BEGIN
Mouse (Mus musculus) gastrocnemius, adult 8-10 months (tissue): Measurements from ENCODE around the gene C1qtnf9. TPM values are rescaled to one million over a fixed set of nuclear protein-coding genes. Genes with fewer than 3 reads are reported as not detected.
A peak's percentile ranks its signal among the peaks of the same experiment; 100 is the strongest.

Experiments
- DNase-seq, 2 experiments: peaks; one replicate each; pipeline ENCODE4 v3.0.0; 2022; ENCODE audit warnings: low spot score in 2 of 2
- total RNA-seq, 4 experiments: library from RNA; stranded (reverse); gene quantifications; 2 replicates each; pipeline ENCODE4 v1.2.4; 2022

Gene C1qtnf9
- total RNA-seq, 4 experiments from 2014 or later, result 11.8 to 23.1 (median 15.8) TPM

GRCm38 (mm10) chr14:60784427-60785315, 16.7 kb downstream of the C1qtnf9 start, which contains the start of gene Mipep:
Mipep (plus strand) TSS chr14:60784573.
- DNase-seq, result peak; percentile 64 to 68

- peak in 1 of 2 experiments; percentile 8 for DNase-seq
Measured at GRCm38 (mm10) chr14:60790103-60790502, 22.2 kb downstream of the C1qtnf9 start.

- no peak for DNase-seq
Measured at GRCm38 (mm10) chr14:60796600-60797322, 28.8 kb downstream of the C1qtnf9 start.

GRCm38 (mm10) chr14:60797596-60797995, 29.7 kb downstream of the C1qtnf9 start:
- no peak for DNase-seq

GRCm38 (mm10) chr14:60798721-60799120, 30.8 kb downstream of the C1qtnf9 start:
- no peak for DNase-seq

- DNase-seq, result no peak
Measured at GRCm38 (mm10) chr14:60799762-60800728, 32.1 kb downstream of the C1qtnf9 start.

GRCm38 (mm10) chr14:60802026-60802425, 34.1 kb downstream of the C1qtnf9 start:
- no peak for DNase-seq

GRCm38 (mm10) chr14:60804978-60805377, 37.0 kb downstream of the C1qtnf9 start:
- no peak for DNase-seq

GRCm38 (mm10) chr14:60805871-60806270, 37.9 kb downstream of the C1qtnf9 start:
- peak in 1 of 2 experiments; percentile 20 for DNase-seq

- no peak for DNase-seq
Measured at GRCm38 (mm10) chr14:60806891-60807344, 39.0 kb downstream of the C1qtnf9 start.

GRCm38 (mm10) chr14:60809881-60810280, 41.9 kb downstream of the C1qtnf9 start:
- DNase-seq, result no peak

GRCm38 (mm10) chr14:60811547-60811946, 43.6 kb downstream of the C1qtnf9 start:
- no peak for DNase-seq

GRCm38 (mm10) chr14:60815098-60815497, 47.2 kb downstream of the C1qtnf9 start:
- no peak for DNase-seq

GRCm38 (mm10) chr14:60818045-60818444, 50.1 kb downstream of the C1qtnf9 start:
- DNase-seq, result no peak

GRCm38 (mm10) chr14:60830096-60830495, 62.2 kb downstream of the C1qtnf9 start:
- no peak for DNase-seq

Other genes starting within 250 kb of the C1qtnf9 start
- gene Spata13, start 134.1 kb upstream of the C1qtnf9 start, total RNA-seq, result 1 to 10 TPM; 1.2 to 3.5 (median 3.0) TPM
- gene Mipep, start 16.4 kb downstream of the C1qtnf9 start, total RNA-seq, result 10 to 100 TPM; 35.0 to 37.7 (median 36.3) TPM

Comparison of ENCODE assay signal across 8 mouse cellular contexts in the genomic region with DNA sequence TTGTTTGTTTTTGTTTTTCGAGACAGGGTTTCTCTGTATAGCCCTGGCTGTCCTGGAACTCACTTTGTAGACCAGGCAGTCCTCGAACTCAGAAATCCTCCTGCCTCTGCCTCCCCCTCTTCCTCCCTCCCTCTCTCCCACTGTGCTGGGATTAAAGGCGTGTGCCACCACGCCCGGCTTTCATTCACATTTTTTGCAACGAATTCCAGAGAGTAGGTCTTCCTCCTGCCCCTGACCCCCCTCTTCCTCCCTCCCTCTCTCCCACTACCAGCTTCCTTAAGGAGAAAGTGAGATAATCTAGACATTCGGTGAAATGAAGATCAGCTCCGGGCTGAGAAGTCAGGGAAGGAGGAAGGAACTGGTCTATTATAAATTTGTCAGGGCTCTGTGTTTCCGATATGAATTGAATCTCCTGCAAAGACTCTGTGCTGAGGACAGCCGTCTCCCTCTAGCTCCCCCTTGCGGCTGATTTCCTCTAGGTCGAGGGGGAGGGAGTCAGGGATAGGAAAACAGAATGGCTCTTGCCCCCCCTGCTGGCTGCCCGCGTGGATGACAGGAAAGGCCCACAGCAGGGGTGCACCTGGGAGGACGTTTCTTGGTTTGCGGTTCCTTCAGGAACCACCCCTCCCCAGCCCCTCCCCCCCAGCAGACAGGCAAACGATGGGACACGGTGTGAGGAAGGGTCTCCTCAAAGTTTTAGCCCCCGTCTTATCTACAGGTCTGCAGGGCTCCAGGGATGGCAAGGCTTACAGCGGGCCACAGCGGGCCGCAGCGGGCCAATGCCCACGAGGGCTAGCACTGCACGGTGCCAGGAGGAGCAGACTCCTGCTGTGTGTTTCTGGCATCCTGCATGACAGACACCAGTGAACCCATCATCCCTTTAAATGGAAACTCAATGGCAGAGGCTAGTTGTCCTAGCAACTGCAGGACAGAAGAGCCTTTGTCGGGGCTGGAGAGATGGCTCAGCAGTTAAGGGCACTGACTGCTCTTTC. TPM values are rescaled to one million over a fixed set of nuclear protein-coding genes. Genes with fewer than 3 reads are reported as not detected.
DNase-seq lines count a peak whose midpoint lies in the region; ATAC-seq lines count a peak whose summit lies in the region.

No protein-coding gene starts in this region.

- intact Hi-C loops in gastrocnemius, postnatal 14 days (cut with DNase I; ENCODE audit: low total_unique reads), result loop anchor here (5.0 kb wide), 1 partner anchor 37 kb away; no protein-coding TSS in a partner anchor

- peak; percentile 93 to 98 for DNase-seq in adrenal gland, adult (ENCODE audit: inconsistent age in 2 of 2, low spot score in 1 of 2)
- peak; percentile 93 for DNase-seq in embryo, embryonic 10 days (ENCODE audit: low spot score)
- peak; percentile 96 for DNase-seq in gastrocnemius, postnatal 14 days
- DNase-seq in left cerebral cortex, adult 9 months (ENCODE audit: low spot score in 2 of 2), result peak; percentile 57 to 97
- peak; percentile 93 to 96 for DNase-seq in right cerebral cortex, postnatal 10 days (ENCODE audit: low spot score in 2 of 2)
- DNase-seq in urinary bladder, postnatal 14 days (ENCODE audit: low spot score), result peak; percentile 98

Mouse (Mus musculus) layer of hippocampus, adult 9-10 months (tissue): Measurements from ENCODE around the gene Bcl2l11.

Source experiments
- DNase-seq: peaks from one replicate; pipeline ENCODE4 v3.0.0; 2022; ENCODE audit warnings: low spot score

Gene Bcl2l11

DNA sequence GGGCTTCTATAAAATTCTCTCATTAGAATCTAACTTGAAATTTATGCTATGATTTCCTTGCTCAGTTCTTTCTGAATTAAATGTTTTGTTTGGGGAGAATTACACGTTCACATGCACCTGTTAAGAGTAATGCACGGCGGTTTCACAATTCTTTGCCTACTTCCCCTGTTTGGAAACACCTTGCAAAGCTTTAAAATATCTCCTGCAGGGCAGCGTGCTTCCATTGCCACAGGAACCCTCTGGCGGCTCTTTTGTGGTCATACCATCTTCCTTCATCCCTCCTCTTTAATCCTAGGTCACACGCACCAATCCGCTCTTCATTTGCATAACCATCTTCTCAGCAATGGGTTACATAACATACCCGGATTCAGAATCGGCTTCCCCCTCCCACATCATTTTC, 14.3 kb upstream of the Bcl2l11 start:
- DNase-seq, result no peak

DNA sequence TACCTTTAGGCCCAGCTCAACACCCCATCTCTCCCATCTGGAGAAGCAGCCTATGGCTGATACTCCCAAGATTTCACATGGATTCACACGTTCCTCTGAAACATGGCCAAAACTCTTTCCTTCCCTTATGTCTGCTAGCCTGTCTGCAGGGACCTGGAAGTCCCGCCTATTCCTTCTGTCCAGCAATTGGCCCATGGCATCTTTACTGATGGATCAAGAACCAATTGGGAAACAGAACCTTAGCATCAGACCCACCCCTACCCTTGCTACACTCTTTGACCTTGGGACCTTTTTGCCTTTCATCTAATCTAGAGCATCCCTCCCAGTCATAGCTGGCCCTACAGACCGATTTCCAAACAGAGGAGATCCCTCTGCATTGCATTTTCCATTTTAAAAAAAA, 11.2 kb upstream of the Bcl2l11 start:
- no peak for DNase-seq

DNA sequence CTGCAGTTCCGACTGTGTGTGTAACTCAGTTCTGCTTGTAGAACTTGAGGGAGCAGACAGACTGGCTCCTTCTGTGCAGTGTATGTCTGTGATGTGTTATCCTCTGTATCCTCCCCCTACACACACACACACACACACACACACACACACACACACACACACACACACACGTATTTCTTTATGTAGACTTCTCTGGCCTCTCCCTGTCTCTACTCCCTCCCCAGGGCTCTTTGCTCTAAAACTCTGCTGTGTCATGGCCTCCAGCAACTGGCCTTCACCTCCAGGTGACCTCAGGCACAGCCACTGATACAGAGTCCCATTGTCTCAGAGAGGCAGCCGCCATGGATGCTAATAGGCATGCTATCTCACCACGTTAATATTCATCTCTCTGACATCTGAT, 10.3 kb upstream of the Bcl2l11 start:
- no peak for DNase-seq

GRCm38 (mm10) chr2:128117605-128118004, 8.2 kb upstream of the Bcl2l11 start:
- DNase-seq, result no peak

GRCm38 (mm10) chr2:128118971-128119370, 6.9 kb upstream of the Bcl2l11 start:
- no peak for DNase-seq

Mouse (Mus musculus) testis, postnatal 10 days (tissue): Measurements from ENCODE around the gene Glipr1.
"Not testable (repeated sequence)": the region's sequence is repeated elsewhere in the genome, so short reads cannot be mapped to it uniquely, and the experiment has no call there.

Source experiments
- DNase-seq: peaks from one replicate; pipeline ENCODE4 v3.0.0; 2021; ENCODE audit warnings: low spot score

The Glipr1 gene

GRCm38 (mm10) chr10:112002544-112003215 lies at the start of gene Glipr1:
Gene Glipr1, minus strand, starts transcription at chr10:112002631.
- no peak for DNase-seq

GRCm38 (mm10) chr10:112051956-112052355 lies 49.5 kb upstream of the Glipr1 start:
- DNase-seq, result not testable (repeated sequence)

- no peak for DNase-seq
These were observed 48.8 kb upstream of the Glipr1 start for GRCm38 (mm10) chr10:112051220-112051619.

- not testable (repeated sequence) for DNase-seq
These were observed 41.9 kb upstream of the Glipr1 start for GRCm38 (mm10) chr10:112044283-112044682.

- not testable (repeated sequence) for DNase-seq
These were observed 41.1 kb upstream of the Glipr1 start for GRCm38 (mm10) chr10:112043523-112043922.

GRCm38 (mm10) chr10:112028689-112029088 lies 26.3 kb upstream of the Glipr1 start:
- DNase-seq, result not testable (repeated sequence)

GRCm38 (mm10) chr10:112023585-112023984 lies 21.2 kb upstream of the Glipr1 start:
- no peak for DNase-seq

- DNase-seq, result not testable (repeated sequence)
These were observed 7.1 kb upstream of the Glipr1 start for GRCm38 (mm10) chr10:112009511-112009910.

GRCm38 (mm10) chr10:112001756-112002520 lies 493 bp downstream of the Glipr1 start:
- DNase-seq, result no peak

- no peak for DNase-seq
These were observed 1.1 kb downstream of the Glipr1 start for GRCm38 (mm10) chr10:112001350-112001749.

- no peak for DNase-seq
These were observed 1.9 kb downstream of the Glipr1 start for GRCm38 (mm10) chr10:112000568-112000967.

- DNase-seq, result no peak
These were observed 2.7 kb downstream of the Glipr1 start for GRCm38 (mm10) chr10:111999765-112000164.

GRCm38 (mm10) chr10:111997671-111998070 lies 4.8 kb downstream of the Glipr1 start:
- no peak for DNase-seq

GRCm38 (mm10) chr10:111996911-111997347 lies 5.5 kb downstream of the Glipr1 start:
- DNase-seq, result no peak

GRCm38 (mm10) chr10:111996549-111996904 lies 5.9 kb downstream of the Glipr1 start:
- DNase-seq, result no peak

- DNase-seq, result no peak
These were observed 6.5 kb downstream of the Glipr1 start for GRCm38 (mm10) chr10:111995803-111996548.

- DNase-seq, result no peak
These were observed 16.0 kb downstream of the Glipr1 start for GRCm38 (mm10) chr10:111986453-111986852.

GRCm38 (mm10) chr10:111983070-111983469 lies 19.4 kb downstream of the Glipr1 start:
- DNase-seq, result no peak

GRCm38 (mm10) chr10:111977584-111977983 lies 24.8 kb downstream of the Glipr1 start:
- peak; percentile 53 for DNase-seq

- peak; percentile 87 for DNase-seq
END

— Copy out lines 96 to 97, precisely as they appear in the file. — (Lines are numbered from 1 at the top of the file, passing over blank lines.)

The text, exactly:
GRCm38 (mm10) chr10:111997671-111998070 lies 4.8 kb downstream of the Glipr1 start:
- no peak for DNase-seq